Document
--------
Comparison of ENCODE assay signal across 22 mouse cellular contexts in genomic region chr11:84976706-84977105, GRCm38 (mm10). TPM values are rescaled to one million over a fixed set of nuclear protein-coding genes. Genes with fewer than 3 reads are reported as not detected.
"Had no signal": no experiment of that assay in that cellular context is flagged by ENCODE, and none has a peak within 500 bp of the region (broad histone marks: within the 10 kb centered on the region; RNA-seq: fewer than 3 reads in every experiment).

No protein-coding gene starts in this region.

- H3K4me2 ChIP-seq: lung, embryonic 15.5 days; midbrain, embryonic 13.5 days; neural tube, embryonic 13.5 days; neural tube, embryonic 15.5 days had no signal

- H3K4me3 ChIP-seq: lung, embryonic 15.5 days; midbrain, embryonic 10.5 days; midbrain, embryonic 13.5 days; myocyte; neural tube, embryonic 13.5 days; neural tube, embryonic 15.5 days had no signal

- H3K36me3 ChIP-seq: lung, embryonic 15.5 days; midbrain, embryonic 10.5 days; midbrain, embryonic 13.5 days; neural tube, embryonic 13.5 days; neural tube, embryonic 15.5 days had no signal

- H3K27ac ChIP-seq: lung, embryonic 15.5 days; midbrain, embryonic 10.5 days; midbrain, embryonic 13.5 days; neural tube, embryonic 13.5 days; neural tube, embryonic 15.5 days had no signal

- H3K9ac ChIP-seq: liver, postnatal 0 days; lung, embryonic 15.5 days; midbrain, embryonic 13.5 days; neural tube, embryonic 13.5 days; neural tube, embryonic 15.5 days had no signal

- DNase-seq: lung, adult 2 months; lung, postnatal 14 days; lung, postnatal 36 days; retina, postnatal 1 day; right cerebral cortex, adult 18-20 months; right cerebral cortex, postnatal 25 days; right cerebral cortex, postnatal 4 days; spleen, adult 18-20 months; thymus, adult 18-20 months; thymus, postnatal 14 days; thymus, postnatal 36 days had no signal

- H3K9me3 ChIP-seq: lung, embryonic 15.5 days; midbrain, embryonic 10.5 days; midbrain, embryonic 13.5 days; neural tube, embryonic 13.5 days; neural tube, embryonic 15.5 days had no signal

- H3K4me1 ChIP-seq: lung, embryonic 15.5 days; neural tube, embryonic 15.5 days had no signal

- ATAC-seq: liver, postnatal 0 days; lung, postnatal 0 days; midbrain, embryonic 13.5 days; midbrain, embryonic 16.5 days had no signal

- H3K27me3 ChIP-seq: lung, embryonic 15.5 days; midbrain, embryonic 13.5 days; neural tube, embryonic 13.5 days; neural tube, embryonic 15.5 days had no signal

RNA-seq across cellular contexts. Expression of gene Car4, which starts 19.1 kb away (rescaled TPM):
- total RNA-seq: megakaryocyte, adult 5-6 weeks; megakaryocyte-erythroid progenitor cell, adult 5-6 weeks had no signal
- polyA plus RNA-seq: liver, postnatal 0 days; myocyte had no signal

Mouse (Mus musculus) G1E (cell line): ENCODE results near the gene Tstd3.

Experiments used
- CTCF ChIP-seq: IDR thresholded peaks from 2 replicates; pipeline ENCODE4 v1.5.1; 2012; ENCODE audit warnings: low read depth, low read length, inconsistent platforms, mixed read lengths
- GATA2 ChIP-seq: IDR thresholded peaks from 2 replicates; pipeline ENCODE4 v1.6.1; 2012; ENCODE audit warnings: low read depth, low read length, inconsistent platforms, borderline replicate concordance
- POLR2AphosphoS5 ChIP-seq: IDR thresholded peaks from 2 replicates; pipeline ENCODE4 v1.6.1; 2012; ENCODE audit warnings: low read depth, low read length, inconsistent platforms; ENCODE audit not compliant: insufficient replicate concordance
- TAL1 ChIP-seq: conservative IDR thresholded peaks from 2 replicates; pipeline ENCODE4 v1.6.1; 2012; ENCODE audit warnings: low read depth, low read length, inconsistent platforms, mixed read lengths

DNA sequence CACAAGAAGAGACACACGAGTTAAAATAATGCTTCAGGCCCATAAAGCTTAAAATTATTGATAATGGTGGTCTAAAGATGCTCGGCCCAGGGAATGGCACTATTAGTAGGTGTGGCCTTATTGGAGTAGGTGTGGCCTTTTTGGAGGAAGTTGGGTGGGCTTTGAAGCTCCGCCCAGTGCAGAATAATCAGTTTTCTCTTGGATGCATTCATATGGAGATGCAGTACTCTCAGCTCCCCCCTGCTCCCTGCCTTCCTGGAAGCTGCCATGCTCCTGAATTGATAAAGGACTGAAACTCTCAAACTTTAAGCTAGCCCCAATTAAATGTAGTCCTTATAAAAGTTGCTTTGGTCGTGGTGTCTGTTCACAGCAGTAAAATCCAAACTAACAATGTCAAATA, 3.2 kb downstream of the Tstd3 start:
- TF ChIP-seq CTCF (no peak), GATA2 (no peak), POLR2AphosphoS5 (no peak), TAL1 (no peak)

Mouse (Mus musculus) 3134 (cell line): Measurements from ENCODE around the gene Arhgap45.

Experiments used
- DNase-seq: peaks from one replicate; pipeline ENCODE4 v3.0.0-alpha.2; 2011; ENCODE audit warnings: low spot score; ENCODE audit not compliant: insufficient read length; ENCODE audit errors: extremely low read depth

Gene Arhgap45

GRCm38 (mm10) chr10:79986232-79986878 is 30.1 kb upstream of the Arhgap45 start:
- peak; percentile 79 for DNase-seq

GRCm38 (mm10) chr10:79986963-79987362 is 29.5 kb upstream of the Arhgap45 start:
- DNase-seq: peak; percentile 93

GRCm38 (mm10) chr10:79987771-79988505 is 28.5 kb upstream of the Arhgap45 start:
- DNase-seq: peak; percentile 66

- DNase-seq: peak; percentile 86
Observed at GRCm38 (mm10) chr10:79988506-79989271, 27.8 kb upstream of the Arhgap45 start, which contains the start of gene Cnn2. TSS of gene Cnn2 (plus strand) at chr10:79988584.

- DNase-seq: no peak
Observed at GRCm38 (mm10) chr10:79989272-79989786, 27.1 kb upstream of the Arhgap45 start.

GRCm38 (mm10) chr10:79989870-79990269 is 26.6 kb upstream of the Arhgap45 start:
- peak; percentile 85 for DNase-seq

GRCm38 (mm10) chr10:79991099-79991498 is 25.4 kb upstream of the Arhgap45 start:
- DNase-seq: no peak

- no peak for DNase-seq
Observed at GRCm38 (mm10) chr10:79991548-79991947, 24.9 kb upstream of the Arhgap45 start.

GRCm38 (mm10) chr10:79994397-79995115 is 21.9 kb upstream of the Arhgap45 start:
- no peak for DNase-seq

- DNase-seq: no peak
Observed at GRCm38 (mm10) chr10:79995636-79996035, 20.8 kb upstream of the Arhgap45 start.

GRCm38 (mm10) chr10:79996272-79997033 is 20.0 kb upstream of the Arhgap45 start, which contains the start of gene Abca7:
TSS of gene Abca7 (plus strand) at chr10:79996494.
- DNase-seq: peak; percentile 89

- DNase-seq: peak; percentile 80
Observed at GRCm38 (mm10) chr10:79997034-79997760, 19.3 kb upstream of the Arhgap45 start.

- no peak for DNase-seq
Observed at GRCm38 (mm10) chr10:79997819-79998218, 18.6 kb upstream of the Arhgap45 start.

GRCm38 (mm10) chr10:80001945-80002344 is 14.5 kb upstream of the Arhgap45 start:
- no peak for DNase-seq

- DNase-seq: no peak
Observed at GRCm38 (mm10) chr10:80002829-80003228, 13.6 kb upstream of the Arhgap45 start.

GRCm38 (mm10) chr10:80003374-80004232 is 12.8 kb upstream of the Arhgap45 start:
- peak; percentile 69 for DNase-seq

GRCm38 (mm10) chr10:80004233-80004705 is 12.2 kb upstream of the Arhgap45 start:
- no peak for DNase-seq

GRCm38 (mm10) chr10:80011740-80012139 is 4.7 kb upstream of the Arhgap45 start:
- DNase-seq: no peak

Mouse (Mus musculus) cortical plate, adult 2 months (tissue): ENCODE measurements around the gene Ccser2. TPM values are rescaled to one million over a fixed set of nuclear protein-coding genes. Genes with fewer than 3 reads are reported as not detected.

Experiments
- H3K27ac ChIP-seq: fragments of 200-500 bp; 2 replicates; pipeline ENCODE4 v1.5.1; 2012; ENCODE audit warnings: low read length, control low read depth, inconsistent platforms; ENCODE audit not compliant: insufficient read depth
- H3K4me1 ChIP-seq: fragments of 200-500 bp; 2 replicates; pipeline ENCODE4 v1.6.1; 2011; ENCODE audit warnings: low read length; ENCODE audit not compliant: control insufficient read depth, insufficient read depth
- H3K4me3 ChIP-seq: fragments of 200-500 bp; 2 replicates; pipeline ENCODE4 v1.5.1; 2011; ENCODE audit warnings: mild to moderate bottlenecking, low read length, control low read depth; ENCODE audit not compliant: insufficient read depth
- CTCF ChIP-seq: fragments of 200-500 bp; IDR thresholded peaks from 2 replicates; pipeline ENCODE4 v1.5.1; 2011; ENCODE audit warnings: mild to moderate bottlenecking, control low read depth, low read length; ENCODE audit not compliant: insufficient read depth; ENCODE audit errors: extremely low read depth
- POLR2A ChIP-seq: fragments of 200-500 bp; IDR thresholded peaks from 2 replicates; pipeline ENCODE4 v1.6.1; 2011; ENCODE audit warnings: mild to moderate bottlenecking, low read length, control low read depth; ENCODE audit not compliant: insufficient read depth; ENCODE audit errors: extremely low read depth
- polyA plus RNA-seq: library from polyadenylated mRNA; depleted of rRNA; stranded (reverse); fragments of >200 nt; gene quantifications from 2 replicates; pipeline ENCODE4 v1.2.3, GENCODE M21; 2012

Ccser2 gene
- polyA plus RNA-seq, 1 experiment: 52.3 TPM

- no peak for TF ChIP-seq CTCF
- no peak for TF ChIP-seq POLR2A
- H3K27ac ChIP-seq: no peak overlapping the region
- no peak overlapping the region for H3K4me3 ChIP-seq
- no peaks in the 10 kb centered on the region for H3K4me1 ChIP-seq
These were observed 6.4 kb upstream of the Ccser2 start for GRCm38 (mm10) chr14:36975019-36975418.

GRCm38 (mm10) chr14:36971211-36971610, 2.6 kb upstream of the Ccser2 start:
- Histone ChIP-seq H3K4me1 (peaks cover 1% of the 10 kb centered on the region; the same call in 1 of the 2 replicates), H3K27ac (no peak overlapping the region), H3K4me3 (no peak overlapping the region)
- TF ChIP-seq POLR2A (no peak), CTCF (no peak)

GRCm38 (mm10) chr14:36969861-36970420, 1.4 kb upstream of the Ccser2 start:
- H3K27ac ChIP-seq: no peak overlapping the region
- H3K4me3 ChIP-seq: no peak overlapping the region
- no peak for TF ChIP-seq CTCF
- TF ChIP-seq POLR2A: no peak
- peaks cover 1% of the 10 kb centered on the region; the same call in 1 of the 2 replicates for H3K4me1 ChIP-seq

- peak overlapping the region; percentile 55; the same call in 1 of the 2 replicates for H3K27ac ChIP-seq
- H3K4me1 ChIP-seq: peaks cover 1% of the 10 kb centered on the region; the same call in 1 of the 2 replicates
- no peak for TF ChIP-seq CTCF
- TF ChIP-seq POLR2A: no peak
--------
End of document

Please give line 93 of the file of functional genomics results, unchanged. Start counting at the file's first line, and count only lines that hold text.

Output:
- no peak for TF ChIP-seq CTCF